“Christ has redeemed us from the curse of the law, having become a curse for us (for it is written, ‘Cursed is everyone who hangs on a tree’),” Galatians 3:13
Paul wrote the letter to the Galatians to correct misunderstandings and to counter the false teachings that were being spread. One of the most popular misconceptions among the early Christians seems to be that righteousness was still earned through obedience to the law, that the following of Jewish laws and customs was still necessary for salvation.
It was, and is, not.
That does not mean that the Ten Commandments are completely done away with, or that there is no merit in Jewish laws and customs. Jesus clearly taught obedience to the Ten Commandments (for example, in Matthew 5, He speaks against both murder and adultery), as did His disciples (for example, in Galatians 5, Paul has a few things to say on the subject). I am far from an expert on Jewish laws and customs, but I do know that some of the foods that the Levitical laws prohibit are more likely to make you sick, so there is at least some merit in those laws.
But salvation is not gained through obedience to the Ten Commandments, nor through any other set of laws or customs. Salvation is through Christ, and Christ alone. It is through Christ’s sacrifice, through His death and resurrection, and our faith in Him, that we are freed from bondage to, and the consequences of, sin. Eternal life is not something we can earn through works; it is something given to us freely, if we will accept it.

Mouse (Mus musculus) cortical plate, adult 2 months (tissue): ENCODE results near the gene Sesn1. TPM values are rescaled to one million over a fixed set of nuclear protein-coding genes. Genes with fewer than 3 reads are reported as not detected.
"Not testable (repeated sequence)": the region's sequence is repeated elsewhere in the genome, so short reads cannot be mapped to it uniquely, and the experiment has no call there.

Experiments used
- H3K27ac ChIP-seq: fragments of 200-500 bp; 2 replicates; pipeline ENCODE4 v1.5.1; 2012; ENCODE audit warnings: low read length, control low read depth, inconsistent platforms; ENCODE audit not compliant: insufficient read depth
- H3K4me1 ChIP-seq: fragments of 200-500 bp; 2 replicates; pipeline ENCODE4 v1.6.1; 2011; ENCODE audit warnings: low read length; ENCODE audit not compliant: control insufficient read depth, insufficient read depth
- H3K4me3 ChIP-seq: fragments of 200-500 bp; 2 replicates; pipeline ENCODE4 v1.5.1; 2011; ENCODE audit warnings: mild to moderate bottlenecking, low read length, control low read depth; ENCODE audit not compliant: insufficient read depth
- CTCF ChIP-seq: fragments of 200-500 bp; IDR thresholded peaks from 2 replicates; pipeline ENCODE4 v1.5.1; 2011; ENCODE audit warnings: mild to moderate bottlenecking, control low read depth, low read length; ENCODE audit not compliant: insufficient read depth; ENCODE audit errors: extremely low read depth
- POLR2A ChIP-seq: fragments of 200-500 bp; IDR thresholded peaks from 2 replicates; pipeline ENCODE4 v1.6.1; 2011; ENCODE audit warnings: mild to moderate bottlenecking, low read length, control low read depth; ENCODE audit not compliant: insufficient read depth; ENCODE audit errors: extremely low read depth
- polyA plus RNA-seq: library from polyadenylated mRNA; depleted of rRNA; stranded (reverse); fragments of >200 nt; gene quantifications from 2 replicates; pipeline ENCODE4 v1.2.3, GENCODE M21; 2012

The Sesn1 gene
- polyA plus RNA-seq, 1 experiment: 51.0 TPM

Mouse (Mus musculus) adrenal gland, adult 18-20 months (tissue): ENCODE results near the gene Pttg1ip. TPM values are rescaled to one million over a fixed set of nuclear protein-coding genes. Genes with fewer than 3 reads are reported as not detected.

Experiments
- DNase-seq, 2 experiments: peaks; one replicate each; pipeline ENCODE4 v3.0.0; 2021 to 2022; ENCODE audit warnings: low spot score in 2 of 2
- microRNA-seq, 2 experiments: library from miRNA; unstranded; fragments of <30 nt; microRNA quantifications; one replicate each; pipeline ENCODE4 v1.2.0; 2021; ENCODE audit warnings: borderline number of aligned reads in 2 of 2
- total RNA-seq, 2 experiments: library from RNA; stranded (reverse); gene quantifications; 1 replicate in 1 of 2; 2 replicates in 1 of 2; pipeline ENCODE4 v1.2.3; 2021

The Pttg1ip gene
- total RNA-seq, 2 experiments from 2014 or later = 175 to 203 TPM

This is as true today as it was back then. It is not adherence to a certain set of rules, or membership in a certain church in a certain denomination, that determines whether or not we are saved. Neither can we earn salvation through our works. Salvation is through Christ, and Christ alone; it is through faith in Him, and acceptance of the gift that He has given us through His sacrifice, that the way to Heaven is open to us:
“For God so loved the world that He gave His only begotten Son, that whoever believes in Him should not perish but have everlasting life. For God did not send His Son into the world to condemn the world, but that the world through Him might be saved” (John 3:16-17).